I recently visited San Francisco on a business trip and made it a point to stop at a few of craft brew pubs I'd heard a lot of good things about. Luckily, the conference I was in town for was held at the Moscone Center in downtown San Francisco.
Earlier this week I attended an interesting event in Waldo... Waldo Pizza hosted a tapping partying for the 2009 Schlafly Imperial Stout. In addition to your pint of bourbon barrel aged Imperial Stout fresh from the keg, Gary from Schlafly was handing out tasters of 08, 07 and 06 vintages of the same beer. It was a very casual event in a dinning room/bar where the beer nerds mingled amongst the regular crowd of diners.
Last night I was lucky enough to get an invite to the release party for Boulevard's newest Smokestack Series beer, the Imperial Pilsner. This beer is a collaboration between Steven Pauwels of Boulevard and Jean-Marie Rock of Orval. The style is something Rock had experimented with some thirty years ago in Belgium. Pauwels invited Rock to attempt to recreate the beer at Boulevard and have it released as a one-off limited release Smokestack Series 750.
Boulevard's long awaited collaboration beer with Jean-Marie Rock (Orval's brewmaster) is finally hitting the store shelves next week. To celebrate the release of their first ever collaboration, Boulevard is throwing a party in Lawrence and you're all invited. The event will be held at the new Oread Hotel at 1200 1200 Oread Avenue in Lawrence, KS. The party starts at 8pm in the hotel's Bird Dog Bar.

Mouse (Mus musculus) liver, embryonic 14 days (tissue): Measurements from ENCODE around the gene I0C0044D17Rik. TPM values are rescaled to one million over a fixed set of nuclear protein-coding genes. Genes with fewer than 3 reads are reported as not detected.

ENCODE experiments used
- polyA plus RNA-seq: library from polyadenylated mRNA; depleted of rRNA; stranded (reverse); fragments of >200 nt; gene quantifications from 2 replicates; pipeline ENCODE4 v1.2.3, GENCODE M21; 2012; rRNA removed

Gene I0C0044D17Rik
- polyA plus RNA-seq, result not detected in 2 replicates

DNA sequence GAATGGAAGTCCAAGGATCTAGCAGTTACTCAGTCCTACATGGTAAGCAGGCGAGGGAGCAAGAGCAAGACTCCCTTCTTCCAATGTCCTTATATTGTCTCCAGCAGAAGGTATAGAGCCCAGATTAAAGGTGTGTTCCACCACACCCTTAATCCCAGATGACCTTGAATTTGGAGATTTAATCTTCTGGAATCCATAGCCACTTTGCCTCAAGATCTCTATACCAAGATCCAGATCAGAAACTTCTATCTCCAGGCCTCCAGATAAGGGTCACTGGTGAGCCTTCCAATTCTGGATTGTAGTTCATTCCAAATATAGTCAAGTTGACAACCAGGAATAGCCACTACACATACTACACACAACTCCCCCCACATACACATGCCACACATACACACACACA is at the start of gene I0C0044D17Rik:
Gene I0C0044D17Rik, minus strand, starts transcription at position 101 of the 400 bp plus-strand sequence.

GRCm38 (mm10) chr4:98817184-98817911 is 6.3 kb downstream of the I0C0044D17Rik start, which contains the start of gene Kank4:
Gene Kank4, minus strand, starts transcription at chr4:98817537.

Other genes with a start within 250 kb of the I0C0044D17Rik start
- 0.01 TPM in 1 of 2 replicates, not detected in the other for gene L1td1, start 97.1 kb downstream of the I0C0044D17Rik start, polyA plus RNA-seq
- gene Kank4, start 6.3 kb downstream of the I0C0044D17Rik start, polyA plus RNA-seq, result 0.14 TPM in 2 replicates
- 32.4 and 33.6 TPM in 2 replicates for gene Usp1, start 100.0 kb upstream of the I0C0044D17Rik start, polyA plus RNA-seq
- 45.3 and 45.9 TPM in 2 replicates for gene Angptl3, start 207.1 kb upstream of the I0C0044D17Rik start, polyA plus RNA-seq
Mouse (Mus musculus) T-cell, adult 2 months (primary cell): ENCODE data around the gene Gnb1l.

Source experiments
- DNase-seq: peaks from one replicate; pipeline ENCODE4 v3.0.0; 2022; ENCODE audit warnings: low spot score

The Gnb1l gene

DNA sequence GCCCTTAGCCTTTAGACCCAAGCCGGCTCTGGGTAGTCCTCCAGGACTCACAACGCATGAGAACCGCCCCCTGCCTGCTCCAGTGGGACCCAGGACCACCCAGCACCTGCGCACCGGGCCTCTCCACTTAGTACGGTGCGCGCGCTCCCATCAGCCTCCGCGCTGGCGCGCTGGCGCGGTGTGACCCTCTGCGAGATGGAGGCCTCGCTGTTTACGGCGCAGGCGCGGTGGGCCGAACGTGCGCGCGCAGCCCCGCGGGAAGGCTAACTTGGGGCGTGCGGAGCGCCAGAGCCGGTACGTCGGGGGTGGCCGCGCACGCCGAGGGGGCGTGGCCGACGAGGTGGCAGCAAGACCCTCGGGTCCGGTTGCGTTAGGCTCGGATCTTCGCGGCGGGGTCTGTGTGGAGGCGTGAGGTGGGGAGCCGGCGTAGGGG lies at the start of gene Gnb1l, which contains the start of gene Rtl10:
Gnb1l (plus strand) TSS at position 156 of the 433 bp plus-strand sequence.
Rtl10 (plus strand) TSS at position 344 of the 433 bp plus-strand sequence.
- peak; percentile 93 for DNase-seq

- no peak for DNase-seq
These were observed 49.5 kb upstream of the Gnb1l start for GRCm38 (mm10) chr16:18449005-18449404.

Thanksgiving has passed and we're into the month of December. As we bid farewell to the Oktoberfest and Pumpkim Ales of fall, we can finally look forward to Christmas and the seasonal beers that have already started hitting the shelves. Last year my girlfriend and I managed to do 25 Christmas beers in 25 days. It was a daunting task but we managed to complete it just in time for Christmas. My goal this year isn't quite so lofty... I'm planning on doing twelve to fifteen different Christmas beers that run the gamut from Winter Warmers to IPAs and nutmeg spiced beer.
Tonight I went to the third installment of Barley's Beer School series in Overland Park, Kansas. The event featured Jean-Marie Rock, the head brewer at Orval, and Steven Pauwels of Boulevard. The purpose of the event was to shed a little light on the collaboration beer that Rock and Pauwels are working on, but that's another post entirely... Toward the end of the evening the servers brought around bottles of Boulevard's newest Smokestack Series beer, Harvest Dance. I'd first heard of this beer a month or so back and it sounded really interesting. The beer is being called a wheat wine, which sounds a bit like a barley wine so be prepared for everyone to draw a line between this beer and a barley wine. After sampling the beer I don't think it's a fair comparison. Barley wines usually have a lot of toffee, dark fruit and rich syrup flavors. There isn't much of that in the Harvest Dance, it's really much lighter than a barley wine. Now, when I say lighter it's important to keep in mind that this is a +9% beer... so it's definitely a sipper.